"My father world have thought I was a fool to go off serenading," he answered, flushing.
Do you suppose that he was serenading Pina, the serving-woman, or Ortensia her mistress?'
Late in the evening the officers of the regiment, with the string band, started on a serenading expedition.
But they were used to this serenading music, and did not regard it.
That fellow is serenading us now, declared Neale, much amused.
Eddy, isn't that the serenading fellow who goes on singing till they hang him?
"serenading," as she used the word, meant a promenade about the town.
Then Beckmesser approaches for the purpose of serenading Eva.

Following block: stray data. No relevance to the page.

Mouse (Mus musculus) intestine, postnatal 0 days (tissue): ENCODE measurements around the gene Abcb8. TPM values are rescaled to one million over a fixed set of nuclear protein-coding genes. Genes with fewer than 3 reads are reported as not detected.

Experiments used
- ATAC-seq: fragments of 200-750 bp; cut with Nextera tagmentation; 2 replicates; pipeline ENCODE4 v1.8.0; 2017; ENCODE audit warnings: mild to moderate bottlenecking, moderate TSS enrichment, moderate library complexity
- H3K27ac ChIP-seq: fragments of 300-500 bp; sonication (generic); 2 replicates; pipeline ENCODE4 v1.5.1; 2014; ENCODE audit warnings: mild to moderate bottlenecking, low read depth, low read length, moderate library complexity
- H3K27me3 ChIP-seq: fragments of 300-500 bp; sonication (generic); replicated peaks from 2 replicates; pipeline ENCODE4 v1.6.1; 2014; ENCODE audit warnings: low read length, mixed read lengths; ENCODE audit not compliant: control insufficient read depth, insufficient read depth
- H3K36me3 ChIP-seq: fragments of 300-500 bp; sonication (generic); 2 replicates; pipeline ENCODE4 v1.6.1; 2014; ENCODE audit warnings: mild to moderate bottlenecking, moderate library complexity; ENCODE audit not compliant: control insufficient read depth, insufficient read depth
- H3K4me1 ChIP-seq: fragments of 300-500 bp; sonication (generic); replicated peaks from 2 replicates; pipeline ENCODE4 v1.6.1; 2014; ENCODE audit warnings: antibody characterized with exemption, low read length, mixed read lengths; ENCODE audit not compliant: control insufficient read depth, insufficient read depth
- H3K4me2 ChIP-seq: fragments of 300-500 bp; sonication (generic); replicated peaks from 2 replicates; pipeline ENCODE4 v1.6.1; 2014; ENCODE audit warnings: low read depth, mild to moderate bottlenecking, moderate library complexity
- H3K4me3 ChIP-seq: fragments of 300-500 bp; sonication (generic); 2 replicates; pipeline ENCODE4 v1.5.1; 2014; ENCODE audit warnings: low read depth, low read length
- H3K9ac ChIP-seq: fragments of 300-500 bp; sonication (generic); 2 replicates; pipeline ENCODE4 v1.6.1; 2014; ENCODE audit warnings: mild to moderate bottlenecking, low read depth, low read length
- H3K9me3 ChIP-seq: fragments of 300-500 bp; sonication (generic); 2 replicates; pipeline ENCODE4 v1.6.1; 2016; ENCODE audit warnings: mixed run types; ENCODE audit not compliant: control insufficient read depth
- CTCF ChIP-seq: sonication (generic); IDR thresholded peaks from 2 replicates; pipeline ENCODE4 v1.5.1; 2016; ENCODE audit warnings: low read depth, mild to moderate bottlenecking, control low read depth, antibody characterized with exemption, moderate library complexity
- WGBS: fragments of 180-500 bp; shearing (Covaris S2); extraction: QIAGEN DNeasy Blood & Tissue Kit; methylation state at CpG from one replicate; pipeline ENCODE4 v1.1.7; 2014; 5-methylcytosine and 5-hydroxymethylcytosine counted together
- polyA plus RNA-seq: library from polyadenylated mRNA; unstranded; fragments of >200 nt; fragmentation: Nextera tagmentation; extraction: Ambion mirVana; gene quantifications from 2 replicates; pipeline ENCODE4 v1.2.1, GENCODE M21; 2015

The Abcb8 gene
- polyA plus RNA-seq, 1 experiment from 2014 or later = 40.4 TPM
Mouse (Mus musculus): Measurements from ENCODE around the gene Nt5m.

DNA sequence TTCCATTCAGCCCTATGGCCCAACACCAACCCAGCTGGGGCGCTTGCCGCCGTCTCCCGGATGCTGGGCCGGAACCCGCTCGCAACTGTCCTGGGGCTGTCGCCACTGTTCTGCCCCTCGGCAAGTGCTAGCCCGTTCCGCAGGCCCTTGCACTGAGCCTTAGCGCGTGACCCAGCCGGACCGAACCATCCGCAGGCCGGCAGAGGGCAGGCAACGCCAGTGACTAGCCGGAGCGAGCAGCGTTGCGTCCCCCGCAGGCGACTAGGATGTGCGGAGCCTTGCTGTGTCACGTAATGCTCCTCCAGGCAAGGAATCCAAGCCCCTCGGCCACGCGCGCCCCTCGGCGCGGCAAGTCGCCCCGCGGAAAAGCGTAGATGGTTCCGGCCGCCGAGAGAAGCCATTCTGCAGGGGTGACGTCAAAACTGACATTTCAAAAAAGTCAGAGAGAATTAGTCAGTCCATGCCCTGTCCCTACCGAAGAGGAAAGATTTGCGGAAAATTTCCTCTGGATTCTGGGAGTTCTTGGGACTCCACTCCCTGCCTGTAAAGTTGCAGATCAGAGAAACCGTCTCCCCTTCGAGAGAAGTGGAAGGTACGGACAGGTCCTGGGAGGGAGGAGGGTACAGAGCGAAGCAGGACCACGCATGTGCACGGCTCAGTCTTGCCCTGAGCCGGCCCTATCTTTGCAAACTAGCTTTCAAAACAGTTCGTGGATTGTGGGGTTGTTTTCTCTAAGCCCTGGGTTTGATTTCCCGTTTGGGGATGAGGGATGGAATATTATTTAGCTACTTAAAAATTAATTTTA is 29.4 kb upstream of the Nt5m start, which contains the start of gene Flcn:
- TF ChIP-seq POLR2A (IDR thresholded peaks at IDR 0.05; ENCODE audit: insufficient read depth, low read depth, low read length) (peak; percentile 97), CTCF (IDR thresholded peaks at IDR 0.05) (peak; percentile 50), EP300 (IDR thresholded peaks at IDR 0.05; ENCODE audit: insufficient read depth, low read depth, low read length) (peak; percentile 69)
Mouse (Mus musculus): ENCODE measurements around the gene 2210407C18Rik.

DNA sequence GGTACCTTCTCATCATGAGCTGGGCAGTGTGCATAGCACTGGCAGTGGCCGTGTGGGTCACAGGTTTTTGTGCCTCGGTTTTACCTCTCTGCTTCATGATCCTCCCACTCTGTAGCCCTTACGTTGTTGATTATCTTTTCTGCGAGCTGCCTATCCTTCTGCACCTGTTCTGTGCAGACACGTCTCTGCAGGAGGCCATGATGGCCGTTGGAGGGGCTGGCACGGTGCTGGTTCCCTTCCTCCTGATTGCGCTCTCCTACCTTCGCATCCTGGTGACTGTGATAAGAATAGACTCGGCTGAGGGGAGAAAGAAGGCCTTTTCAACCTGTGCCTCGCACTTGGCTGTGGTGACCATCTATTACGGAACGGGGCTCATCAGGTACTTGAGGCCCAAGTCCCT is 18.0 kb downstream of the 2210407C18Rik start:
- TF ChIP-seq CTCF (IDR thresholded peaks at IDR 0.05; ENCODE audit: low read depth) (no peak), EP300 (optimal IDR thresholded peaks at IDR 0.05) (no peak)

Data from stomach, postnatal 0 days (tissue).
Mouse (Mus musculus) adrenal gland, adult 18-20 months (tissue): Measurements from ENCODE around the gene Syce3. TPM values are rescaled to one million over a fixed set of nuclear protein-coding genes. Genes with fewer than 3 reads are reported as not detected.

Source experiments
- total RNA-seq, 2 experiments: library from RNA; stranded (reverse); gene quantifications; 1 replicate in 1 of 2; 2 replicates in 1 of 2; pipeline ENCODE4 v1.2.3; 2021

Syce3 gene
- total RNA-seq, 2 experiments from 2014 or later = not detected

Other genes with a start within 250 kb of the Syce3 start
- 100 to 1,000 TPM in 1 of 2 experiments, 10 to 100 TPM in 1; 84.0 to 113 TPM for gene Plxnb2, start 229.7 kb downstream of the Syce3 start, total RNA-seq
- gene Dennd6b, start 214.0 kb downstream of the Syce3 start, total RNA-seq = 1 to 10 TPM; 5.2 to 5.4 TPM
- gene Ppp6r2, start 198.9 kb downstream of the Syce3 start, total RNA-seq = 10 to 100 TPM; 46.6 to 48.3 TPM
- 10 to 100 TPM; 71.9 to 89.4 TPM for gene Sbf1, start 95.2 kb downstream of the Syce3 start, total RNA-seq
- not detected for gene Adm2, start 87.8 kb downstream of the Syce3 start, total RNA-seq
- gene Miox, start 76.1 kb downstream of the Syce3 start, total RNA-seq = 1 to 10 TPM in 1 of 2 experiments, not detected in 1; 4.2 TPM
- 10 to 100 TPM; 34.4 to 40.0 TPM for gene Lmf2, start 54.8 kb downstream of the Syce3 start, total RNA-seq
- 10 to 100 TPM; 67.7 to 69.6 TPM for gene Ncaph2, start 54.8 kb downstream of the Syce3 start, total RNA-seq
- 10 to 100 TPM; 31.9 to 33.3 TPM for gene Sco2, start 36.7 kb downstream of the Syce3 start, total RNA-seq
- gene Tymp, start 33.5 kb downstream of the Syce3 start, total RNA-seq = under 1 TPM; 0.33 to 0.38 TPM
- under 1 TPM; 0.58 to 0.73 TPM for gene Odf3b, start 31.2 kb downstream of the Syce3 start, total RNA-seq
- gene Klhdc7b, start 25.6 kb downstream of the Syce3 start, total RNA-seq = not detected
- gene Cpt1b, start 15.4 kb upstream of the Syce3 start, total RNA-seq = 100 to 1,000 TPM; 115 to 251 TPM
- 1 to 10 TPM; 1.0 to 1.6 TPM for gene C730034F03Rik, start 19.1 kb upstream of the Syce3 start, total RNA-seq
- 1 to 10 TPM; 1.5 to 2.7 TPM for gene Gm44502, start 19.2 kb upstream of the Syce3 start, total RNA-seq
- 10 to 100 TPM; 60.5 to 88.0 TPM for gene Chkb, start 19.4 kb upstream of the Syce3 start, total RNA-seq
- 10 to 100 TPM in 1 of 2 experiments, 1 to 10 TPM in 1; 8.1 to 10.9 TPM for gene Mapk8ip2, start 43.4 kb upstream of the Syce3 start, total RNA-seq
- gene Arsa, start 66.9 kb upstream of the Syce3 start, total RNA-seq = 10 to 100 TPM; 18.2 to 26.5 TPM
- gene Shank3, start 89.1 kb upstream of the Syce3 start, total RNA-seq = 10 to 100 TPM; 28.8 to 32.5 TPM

Show me the way to this breakfast that you've been serenading about.
I only understood that serenading was the custom of the country.
1640s, "musical performance at night in open air" (especially one given by a lover under the window of his lady), from French sérénade (16c.), from Italian serenata "an evening song," literally "calm sky," from sereno "the open air," noun use of sereno "clear, calm," from Latin serenus "peaceful, calm, serene." Sense influenced by Italian sera "evening," from Latin sera, fem. of serus "late." Meaning "piece of music suitable for a serenade" is attested from 1728.
1660s, from serenade (n.). Related: Serenaded; serenading.